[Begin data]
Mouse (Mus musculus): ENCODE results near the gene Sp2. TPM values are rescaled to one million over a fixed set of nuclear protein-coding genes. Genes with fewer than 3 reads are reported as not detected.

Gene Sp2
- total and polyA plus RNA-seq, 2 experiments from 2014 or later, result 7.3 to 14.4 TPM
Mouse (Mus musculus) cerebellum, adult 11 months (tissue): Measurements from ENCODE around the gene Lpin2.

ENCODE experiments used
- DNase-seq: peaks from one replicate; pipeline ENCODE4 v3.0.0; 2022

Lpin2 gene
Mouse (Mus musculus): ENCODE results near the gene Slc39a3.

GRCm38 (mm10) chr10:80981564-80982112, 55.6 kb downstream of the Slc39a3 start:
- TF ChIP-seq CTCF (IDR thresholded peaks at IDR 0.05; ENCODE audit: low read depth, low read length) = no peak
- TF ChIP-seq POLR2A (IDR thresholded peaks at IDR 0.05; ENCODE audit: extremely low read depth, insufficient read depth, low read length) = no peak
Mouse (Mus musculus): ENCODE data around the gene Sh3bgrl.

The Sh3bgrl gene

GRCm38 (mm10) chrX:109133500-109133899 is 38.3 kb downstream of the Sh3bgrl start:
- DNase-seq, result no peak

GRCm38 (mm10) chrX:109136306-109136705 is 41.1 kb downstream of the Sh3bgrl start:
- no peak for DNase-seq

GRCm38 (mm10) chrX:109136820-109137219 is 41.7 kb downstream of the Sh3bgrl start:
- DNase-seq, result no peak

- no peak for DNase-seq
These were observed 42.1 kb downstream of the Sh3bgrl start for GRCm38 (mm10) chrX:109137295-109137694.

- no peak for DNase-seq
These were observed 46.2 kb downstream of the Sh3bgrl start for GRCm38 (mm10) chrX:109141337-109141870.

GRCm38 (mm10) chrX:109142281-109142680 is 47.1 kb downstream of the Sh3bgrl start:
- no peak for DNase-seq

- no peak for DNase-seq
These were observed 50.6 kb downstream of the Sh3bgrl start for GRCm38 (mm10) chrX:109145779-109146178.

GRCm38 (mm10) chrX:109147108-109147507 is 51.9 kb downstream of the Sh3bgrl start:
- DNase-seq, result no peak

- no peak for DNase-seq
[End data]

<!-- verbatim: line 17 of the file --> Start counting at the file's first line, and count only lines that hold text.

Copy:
- no peak for DNase-seq